My last meal / Los Angeles
In LA, the hills have eyes – your restaurant choice and who you dine with make a big impression. For the editor and co-owner of ‘The Hollywood Reporter’, a hunger for getting to the heart of the story is matched by a passion for fancy-free food.
“I have to be honest, I developed my love of food pretty late in life. My parents are from Korea but we didn’t really eat Korean at home. I think they felt there was a push to assimilate when they arrived in the US in the 1950s: to be, quote unquote, ‘as American as possible’. So we didn’t have chopsticks in our house. My parents felt that they were expected to learn the ways of their new country as fast as possible. Plus both my parents worked: my dad – who was a former opera singer – at a medical supplies company and my mother for the dreaded IRS [Internal Revenue Service]. So there were no five-course dinners being prepared; most dinnertimes were very rushed.
Today I’m a pretty casual diner; my husband, who was my boyfriend in college, went to culinary school in Paris so he still loves the fancy and the precious. But I definitely prefer a more relaxed dining experience – when I’d go to Paris, I loved going to those places where you can get chicken and fries, and the pigeons fly in and out. Kind of disgusting really but amazingly delicious.
Meals have a big significance in LA; it’s a real lunch town. I think that an invitation to lunch is taken quite seriously here and is a sign of acceptance. It’s also a town where who you’re seen with at lunch indicates a lot of things. There’s a club feeling about the whole place. Like, don’t make a mess of yourself in front of your guest. Maybe order two courses but definitely not dessert. But people tend to be more relaxed over lunch; food can put people at ease.
The Hollywood Reporter was so tragic when I started in 2010. It was the last place people would call back but that changed. Any time a journalist kills a story in favour of someone you don’t gain influence, you lose it. If you show that you put the audience first and that you value the news qualities of journalism then you become important and you become a staple. Hollywood is just an excuse to do all these other stories that are of great interest to me and to the larger audience. We have been able to cover politics through the lens of Hollywood and also food, and fashion, and automobiles and hard news.
In December someone who I can’t name from the Trump administration invited me to dinner. I knew that Donald Trump was a huge fan of The Hollywood Reporter. I recall the day Joan Rivers died and one of our reporters called him for a comment – Donald and Joan had known each other from The Apprentice. And Trump relayed to the reporter, ‘Tell that broad who runs The Hollywood Reporter that she’s done an amazing job, she’s amazing!’ When he announced his candidacy I wanted him on the cover. I put in a request on a Tuesday and by Friday we were doing the interview. We were on the Donald Trump rollercoaster. We were there for four hours.
I don’t know how much he loved the story but I did. It wasn’t a soft landing. One of the things about The Hollywood Reporter is that its political orientation has never been stated.
Steve Bannon [White House chief strategist] chose his first interview after the election to be with us, which some people would consider insane. But to me it spoke to the influence of the magazine and the perception that it’s not biased. That interview made a huge amount of news; it is where he likened himself to Darth Vader and that was great.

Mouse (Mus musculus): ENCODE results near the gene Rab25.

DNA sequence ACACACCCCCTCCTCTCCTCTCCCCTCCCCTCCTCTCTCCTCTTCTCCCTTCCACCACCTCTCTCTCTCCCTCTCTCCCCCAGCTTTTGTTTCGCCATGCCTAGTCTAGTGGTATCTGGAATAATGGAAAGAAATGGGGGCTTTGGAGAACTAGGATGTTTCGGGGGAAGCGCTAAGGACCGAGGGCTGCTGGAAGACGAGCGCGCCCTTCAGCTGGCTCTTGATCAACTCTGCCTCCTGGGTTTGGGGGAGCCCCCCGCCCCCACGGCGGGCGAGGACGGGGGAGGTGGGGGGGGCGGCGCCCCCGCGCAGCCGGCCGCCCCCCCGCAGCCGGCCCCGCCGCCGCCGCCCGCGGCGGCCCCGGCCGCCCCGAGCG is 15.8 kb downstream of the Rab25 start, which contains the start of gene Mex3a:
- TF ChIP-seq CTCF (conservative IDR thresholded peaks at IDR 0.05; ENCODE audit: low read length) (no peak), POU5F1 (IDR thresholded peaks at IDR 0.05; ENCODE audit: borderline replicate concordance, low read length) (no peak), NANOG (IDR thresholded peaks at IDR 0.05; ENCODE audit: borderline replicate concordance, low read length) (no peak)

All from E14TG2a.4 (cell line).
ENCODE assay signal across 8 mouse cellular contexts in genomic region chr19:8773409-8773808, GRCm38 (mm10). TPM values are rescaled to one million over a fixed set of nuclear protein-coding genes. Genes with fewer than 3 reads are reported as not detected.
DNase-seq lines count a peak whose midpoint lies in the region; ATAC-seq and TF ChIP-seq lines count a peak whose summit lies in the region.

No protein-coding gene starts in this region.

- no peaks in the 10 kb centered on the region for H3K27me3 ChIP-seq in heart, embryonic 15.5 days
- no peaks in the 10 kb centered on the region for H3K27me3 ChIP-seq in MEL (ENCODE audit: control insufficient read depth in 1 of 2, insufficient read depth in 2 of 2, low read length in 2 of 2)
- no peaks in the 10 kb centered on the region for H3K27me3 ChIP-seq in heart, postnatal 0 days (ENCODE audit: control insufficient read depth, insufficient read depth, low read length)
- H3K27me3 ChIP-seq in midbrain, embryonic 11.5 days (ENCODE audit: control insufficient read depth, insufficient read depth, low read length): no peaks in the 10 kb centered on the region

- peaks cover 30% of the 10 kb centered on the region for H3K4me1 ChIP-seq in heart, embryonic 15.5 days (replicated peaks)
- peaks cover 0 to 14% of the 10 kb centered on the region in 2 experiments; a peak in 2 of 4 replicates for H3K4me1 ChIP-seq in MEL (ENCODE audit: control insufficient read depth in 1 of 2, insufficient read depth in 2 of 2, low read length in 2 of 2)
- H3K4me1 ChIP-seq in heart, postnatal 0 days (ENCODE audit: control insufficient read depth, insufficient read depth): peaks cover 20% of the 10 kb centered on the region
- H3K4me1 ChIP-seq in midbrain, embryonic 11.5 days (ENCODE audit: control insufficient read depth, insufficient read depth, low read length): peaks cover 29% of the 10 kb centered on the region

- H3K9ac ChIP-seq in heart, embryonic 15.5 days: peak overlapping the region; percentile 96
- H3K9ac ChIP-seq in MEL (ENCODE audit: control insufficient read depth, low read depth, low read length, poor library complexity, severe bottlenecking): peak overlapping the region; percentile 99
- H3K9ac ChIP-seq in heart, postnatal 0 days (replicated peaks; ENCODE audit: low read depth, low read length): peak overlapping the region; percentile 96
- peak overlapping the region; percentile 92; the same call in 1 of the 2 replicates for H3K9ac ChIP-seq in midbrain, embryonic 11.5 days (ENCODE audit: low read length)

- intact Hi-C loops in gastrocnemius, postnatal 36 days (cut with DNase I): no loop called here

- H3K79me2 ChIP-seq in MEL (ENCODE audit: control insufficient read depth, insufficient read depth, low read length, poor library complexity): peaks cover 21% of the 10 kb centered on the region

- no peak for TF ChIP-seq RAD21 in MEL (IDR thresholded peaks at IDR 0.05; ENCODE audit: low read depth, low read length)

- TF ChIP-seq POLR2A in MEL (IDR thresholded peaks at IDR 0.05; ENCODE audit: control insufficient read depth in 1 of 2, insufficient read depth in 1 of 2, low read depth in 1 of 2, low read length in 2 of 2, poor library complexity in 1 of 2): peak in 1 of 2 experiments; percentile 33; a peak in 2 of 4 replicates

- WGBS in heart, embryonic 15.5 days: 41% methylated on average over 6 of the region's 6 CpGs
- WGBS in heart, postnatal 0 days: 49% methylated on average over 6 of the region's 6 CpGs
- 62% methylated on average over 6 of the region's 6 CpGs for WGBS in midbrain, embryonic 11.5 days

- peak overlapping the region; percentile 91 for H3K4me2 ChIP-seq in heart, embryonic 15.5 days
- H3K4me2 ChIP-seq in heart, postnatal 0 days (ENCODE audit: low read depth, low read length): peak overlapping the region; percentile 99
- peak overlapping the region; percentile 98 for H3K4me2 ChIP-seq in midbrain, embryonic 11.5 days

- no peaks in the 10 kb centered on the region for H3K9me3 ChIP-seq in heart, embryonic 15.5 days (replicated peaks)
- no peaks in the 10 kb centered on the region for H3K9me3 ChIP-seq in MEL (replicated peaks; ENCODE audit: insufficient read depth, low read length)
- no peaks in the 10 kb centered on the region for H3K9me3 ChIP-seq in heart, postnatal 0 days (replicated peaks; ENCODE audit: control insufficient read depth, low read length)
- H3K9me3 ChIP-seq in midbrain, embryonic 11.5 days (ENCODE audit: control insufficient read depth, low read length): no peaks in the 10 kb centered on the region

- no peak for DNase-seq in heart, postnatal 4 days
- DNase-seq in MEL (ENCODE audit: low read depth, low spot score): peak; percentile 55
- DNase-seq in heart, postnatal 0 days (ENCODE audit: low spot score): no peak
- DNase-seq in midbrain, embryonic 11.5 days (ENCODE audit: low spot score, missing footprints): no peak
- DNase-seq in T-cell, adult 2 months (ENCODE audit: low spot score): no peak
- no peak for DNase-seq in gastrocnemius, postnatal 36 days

The funny thing about Hollywood is everything is a death match here too. It’s a bloodsport. There’s so much schadenfreude that runs through this town. They’re used to tough journalism here. They expect it – they just hope it’s not about them. But everyone’s turn comes around at some point.
I think food is a great definer of who you would like to be. I have to say that one of the things that makes my skin crawl a little bit is someone who’s a very picky eater. I have three children – two of them are picky eaters but I’m assuming that they’re going to grow out of it at some point. I could be wrong to assume this but I think that there’s probably a small-mindedness that sometimes goes along with it. The desire to understand and experience the world through food is always a good quality.”
Janice Min took the helm at The Hollywood Reporter magazine in 2010. Born in Colorado in 1969 to South Korean parents, she is credited with transforming the Reporter’s fortunes, from an ailing, back-slapping trade daily to the glossy, long-form-focused weekly it is today. It’s a field in which she has form: as editor in chief of the celebrity magazine Us Weekly from 2002 to 2009, readership soared by more than a million, lured by a brand of celebrity news that Min in part created and that is now widespread. She became co-president and cco of The Hollywood Reporter-Billboard Media Group in 2014 and, earlier this year, was appointed strategist at Eldridge Industries, whose holdings include said group. She currently lives in LA with her husband and three children.
Opened in 2016, Nava at Soho House in West Hollywood is in a two-storey penthouse that was built by American architect Charles Luckman in the 1970s. The menus by executive chef Thomas Youell are inspired by Middle Eastern cookery and the dining room’s large wraparound windows capture a sweeping panorama of LA, including a stretch of Sunset Boulevard below, plus the palms of Beverly Hills to its west.
Crispy squash blossoms with labneh (strained yoghurt), peas and cured lemon
Cauliflower with cured lemon, tomato-seed oil, pistachio, herbs and labneh
Sea bass wrapped in a vine leaf with green pepper and fennel relish
Lamb cutlets with zhoug (green-chilli sauce) and pickled and fresh radish
Braised freekeh (green durum wheat) with beetroot, labneh, asiago (Italian cow’s milk cheese) and horseradish